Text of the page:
So, you went ahead and bought that Android phone, tablet, thing, despite my warnings. Well, you’ve stepped in it now, and you might not even realize it. There is a new, Android app masquerading as a flash light, but is secretly tracking your every movement, and sharing it with advertisers. The app in question was downloaded over 50 million times.


Normally, I wouldn't even consider this news. This sort of thing happens all the time on Android. All those free utilities routinely rejected by Apple, make up a large percentage of the Android, app experience. Most all free apps exist only to exploit you. That is true on any platform, but doubly so on Android. That is due, in large part, to the fact that Google doesn’t give a flying snot about your security. 

Google’s faux ethos of openness really just leaves you open, and vulnerable to attack from bad actors like this app developer. Anyone can put anything in the Android Marketplace for you to download. There is a reason why antivirus is the first thing that any Android user needs to download. 

It is not just that there is no curation in the app market; it is that Google is all about providing third-party advertisers with as much information about you as they can get. That is how Google makes their money. They sell information about you to advertisers. They get the information from your search queries, email, calendars, text messages, and any other data that you access through their software and devices. The fact that some random developer does it is just not that big of a deal from Google’s perspective.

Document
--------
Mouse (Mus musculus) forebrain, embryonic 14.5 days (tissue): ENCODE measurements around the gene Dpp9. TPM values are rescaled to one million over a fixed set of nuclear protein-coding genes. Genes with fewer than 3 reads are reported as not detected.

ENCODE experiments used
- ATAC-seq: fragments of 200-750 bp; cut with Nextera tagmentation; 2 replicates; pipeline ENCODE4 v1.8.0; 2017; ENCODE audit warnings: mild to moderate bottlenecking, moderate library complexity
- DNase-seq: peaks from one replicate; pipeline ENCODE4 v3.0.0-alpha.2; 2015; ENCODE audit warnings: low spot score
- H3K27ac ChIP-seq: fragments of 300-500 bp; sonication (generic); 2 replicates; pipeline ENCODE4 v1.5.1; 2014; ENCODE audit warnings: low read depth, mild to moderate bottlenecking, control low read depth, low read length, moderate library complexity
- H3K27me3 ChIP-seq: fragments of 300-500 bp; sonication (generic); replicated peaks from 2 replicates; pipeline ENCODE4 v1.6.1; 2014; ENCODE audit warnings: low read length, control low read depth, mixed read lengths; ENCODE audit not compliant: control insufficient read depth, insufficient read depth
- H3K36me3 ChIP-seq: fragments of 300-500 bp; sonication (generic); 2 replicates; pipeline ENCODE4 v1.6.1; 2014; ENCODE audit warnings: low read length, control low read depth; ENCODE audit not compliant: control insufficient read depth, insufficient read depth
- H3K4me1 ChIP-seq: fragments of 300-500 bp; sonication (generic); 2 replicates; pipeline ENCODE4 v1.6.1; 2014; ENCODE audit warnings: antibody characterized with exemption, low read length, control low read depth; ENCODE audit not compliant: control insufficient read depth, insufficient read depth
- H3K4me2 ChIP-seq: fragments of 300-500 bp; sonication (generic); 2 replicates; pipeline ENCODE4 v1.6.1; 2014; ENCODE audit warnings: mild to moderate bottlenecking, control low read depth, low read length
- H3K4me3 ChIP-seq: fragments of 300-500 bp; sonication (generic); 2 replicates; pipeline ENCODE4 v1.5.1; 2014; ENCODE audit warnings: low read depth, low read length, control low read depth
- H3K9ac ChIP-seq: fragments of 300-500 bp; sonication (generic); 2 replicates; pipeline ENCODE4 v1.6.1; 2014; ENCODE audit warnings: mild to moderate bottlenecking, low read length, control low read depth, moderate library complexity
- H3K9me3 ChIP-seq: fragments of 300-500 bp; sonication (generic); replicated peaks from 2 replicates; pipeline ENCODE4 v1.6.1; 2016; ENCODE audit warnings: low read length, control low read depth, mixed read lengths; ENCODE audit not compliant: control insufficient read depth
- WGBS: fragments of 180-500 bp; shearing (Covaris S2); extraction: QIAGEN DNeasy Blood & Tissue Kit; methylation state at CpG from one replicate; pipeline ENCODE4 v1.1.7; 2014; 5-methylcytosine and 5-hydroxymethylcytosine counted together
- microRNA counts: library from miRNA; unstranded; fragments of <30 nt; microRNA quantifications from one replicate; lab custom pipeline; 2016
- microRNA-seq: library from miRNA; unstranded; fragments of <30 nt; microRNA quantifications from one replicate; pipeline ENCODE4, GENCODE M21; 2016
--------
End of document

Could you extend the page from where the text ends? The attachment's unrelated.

No, what makes this news is the fact that the FTC got involved. From the article:

“When consumers are given a real, informed choice, they can decide for themselves whether the benefit of a service is worth the information they must share to use it,” says Jessica Rich, director of the FTC’s bureau of consumer protection. “But this flashlight app left them in the dark about how their information was going to be used.” The FTC’s settlement forces GoldenShores Technologies, the app developer, to provide more control over the location sharing and not misrepresent how the data is being used and shared. GoldenShores Technologies must also delete all the data it previously collected as part of the FTC settlement.

What are the odds of the company actually deleting that ill-gotten information? Little to none! Understand, this is not Google coming down on the developer; it’s the FTC. Google doesn’t have a problem with it. The only problem the FTC has with it is that the app developers misrepresented what it is the app actually does, and did not give consumers sufficient ability to opt out of the tracking. 

If you read the comments in other places where the story is posted, you will see a lot of Android fans blaming the victims. To them, if you got fooled by the app, then you’re just too stupid to use a smart phone. That’s actually how they feel. Though Google executives have not come out and said this, it seems as if this accurately sums up how they feel, as well. If you are too stupid to figure it out, then you don’t really deserve tech support. On Android, if some developer bilked you out of your fortune, you should have read the fine print. You should have known better. You should go back to your iToys.

Hmmm… that last one sounds like good advice to me. You’ve been warned, again.

David Johnson